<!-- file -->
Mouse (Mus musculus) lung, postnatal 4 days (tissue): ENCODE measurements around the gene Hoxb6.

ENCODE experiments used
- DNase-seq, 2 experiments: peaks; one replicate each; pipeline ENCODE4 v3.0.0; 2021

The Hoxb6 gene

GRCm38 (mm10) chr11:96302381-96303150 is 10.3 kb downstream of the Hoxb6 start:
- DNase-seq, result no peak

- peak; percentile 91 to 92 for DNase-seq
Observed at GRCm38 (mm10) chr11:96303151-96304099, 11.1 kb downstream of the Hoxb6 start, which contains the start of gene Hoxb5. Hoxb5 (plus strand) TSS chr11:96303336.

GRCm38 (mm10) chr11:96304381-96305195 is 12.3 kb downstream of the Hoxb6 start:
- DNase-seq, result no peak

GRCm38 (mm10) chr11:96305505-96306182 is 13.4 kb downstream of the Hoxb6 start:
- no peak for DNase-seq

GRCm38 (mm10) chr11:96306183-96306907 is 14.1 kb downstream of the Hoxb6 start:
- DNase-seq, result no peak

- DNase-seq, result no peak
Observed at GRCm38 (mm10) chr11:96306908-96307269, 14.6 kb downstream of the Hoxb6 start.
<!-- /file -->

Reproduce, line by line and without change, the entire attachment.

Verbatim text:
Mouse (Mus musculus) lung, postnatal 4 days (tissue): ENCODE measurements around the gene Hoxb6.

ENCODE experiments used
- DNase-seq, 2 experiments: peaks; one replicate each; pipeline ENCODE4 v3.0.0; 2021

The Hoxb6 gene

GRCm38 (mm10) chr11:96302381-96303150 is 10.3 kb downstream of the Hoxb6 start:
- DNase-seq, result no peak

- peak; percentile 91 to 92 for DNase-seq
Observed at GRCm38 (mm10) chr11:96303151-96304099, 11.1 kb downstream of the Hoxb6 start, which contains the start of gene Hoxb5. Hoxb5 (plus strand) TSS chr11:96303336.

GRCm38 (mm10) chr11:96304381-96305195 is 12.3 kb downstream of the Hoxb6 start:
- DNase-seq, result no peak

GRCm38 (mm10) chr11:96305505-96306182 is 13.4 kb downstream of the Hoxb6 start:
- no peak for DNase-seq

GRCm38 (mm10) chr11:96306183-96306907 is 14.1 kb downstream of the Hoxb6 start:
- DNase-seq, result no peak

- DNase-seq, result no peak
Observed at GRCm38 (mm10) chr11:96306908-96307269, 14.6 kb downstream of the Hoxb6 start.